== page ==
The Connection Between Gut Health and Liver Health
Just like the gut-brain axis, the liver and the gut have a unique connection where one has the power to influence the other. While research on the subject is still in its relative infancy, recent studies are beginning to show just how significant the gut-liver connection really is.
Keeping both vital organs healthy is about eating the right foods and providing them with the right nutrients, like chicory root and natural prebiotic supplements for the gut, as well as beetroot powder for the liver. A liver cleanse could also go a long way in maintaining optimum overall health for your body.
How gut bacteria influence the liver
We already know that gut bacteria have a hand in influencing your brain and your mood. Some 90% of all of your serotonin – the feel-good hormone – is created by your gut microbes. But what about these microbes’ influence on your liver?
The reality is that the bacteria living in your gut microbiome can be just as influential on your liver as it is on your brain. Every two and a half minutes, 1 gallon (4.5 litres) of blood passes through the liver, about 75% of which comes from the intestinal tract.
If the gut microbiome is unbalanced with unhealthy or pathogenic bacteria, these can flow back to the liver via the portal vein, causing the liver all manner of problems.
In order to defend the rest of the body from any toxins arriving from the intestinal tract, the liver has to breakdown, filter and excrete them. This process can prove difficult when the body is already overloaded with toxins created by pathogenic bacteria.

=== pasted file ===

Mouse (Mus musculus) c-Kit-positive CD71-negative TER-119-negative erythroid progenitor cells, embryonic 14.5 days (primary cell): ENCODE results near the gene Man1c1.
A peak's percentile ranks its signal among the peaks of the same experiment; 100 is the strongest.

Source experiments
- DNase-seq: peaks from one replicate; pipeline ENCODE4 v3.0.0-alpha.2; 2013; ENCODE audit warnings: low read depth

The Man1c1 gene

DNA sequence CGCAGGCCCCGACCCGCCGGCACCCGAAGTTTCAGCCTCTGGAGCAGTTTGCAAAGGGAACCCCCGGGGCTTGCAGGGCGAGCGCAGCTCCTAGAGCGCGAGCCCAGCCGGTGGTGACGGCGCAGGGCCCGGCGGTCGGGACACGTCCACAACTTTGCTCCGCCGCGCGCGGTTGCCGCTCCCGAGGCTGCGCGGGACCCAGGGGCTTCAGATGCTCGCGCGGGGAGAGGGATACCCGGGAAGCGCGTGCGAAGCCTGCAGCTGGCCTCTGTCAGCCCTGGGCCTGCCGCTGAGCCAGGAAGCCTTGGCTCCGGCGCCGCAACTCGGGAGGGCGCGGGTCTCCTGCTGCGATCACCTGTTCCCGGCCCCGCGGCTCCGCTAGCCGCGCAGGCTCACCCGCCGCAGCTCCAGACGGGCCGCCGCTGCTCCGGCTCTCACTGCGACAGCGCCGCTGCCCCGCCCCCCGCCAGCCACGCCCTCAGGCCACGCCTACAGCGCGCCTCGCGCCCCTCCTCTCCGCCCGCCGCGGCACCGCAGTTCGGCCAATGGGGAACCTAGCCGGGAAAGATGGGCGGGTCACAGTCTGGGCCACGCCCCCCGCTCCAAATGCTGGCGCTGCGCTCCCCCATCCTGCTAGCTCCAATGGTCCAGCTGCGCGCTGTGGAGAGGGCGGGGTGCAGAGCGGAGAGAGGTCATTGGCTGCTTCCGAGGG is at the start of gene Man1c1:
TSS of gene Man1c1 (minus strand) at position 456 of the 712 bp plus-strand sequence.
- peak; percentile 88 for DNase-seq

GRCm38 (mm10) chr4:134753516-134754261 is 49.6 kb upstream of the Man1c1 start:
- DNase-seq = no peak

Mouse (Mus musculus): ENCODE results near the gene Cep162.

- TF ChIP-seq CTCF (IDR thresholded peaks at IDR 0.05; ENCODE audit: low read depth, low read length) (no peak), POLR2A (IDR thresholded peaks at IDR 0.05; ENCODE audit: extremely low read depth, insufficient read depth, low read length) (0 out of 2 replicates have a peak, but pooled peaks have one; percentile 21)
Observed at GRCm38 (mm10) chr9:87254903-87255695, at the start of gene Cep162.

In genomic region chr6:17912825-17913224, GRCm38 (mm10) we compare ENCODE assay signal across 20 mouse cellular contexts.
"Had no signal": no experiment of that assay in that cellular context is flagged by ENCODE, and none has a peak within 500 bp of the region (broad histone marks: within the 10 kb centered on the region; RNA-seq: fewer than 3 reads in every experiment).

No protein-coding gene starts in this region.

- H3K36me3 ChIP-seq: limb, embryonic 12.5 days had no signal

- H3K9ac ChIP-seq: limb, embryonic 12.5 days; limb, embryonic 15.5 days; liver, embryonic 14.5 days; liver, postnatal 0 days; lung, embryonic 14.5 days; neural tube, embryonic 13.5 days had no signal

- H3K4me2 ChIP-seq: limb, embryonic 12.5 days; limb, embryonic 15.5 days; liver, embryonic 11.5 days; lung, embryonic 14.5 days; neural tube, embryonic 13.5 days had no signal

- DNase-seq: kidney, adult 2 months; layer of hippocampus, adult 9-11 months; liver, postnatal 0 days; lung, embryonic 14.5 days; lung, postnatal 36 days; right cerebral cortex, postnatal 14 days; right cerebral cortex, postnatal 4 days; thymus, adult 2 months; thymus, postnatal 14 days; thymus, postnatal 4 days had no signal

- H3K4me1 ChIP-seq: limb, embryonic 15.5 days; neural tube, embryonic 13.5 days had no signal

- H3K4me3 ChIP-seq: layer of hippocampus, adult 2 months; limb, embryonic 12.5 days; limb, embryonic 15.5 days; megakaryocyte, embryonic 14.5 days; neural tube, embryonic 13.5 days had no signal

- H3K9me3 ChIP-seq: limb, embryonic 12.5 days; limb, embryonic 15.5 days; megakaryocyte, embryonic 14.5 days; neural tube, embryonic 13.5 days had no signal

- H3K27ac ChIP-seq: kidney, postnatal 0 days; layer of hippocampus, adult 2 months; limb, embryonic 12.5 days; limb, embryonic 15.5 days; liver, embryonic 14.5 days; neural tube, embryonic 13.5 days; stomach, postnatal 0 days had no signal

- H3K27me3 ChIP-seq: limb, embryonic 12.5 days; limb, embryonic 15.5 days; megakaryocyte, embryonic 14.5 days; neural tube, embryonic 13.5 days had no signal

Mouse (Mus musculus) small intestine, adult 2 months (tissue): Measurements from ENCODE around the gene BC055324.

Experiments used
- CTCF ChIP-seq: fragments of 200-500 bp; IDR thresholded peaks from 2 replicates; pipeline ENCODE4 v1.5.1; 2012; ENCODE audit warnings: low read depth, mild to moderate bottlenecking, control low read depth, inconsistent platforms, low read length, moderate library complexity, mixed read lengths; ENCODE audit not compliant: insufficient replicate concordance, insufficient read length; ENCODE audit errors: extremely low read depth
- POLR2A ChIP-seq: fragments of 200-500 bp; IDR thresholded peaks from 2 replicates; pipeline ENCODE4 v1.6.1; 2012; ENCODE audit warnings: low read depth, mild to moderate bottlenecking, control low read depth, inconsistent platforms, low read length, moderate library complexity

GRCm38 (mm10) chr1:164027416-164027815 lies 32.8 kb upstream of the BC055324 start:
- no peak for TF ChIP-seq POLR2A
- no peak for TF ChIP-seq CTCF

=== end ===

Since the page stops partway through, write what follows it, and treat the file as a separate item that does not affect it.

Alcohol-producing gut bacteria
Surprisingly, gut bacteria can turn pathogenic. They can go through the same fermentation process as alcohol, producing high blood alcohol levels in your body even when you haven’t had anything to drink. This is known as Auto-brewery syndrome.
Emerging research has found there to be a connection between alcohol-producing bacteria and non-alcoholic fatty liver disease (NAFLD). This study shows that 60% of participants – all with NAFLD – had the alcohol-producing bacteria present in their gut.
Because the alcohol being produced by this specific strain of bacteria (Klebsiella pneumoniae) in the gut filters through to the liver in much the same way as when you actually consume alcohol, it can cause fatty liver disease even in those who don’t drink.
With a healthy lifestyle comes a healthy gut-liver connection
Not only can bacteria in the gut cause NAFLD, but it can also produce a compound called phenylacetic acid that can help to identify the early stages of NAFLD. Preventing and reversing NAFLD is about making healthy lifestyle choices.
A plant-based diet paired with chicory root-based prebiotic supplements for the gut and beetroot powder for the liver will pack your body with the natural nutrients it needs to ensure optimal health.